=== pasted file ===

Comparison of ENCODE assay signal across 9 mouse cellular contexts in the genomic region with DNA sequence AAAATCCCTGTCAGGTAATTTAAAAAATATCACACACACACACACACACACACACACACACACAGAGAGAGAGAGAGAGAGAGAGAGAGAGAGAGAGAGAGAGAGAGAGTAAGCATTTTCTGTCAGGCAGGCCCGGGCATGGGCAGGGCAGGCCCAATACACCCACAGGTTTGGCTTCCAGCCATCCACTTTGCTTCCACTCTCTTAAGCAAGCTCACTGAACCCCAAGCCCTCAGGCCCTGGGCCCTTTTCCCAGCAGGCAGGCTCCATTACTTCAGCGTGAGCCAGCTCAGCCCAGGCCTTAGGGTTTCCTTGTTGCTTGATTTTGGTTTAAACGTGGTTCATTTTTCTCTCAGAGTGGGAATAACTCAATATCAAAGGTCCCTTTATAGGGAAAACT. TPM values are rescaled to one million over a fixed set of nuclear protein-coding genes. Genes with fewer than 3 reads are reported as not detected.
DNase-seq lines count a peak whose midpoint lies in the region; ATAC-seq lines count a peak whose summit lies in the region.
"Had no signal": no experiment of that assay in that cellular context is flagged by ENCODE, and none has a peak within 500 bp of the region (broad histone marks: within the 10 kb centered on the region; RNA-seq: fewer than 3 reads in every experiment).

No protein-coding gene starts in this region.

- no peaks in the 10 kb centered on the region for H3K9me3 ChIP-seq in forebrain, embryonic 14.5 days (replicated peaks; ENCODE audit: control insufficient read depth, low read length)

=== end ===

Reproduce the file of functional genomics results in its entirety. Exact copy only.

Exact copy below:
Comparison of ENCODE assay signal across 9 mouse cellular contexts in the genomic region with DNA sequence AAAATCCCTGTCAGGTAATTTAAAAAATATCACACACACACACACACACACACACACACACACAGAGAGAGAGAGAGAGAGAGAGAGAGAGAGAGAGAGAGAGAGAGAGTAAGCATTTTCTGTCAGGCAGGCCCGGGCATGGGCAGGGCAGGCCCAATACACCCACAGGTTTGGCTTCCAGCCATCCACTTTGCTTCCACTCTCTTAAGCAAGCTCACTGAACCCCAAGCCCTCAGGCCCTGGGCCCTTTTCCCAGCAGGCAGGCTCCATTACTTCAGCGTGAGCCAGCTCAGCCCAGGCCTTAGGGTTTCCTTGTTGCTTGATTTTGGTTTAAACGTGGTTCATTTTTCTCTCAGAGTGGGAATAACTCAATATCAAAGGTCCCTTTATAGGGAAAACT. TPM values are rescaled to one million over a fixed set of nuclear protein-coding genes. Genes with fewer than 3 reads are reported as not detected.
DNase-seq lines count a peak whose midpoint lies in the region; ATAC-seq lines count a peak whose summit lies in the region.
"Had no signal": no experiment of that assay in that cellular context is flagged by ENCODE, and none has a peak within 500 bp of the region (broad histone marks: within the 10 kb centered on the region; RNA-seq: fewer than 3 reads in every experiment).

No protein-coding gene starts in this region.

- no peaks in the 10 kb centered on the region for H3K9me3 ChIP-seq in forebrain, embryonic 14.5 days (replicated peaks; ENCODE audit: control insufficient read depth, low read length)